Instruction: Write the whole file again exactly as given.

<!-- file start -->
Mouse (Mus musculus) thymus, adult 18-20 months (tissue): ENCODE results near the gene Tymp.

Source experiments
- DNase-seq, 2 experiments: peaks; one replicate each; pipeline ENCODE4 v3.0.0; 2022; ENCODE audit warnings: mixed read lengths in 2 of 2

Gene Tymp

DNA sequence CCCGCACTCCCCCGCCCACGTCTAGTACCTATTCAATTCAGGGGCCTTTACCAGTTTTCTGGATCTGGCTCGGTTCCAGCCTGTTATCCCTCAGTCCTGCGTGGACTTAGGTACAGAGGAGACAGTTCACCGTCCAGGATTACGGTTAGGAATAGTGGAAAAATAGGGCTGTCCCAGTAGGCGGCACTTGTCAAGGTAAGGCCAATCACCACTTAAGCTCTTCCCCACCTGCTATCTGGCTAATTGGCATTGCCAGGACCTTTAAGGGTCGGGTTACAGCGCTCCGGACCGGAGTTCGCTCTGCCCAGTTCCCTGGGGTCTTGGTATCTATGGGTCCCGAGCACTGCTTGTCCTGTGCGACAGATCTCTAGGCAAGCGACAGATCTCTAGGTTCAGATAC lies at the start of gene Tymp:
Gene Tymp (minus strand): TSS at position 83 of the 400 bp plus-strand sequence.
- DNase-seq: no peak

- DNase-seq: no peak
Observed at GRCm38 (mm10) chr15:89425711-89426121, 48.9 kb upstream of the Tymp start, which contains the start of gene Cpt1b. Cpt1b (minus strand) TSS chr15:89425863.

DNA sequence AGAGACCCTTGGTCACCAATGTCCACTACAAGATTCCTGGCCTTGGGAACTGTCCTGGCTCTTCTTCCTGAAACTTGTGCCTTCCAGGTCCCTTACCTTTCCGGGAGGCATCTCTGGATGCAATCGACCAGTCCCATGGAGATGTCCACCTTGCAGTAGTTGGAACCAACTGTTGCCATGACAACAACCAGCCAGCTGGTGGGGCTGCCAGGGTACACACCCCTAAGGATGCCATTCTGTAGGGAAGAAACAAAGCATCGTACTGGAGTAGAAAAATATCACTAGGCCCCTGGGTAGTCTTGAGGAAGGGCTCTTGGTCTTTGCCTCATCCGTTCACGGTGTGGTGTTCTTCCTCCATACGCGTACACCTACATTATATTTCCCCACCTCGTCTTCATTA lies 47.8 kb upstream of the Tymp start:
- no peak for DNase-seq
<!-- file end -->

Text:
Mouse (Mus musculus) thymus, adult 18-20 months (tissue): ENCODE results near the gene Tymp.

Source experiments
- DNase-seq, 2 experiments: peaks; one replicate each; pipeline ENCODE4 v3.0.0; 2022; ENCODE audit warnings: mixed read lengths in 2 of 2

Gene Tymp

DNA sequence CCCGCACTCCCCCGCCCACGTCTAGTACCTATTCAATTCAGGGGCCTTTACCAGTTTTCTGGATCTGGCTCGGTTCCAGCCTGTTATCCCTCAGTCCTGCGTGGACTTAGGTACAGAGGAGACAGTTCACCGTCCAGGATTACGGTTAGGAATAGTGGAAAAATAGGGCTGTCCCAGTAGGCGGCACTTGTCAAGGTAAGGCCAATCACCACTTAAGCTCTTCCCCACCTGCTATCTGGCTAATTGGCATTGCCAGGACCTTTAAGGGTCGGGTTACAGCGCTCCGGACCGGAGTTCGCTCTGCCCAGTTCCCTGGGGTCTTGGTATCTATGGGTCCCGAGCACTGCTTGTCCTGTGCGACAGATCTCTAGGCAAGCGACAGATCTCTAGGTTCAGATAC lies at the start of gene Tymp:
Gene Tymp (minus strand): TSS at position 83 of the 400 bp plus-strand sequence.
- DNase-seq: no peak

- DNase-seq: no peak
Observed at GRCm38 (mm10) chr15:89425711-89426121, 48.9 kb upstream of the Tymp start, which contains the start of gene Cpt1b. Cpt1b (minus strand) TSS chr15:89425863.

DNA sequence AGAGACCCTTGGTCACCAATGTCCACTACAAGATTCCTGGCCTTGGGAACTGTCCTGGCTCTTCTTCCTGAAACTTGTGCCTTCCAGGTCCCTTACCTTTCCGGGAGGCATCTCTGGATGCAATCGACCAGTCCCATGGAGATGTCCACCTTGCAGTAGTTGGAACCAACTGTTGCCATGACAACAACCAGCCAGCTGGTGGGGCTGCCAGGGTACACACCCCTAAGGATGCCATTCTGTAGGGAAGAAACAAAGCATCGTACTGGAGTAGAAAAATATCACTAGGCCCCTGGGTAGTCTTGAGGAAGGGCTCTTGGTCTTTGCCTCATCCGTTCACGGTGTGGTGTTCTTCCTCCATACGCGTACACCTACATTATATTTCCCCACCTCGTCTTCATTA lies 47.8 kb upstream of the Tymp start:
- no peak for DNase-seq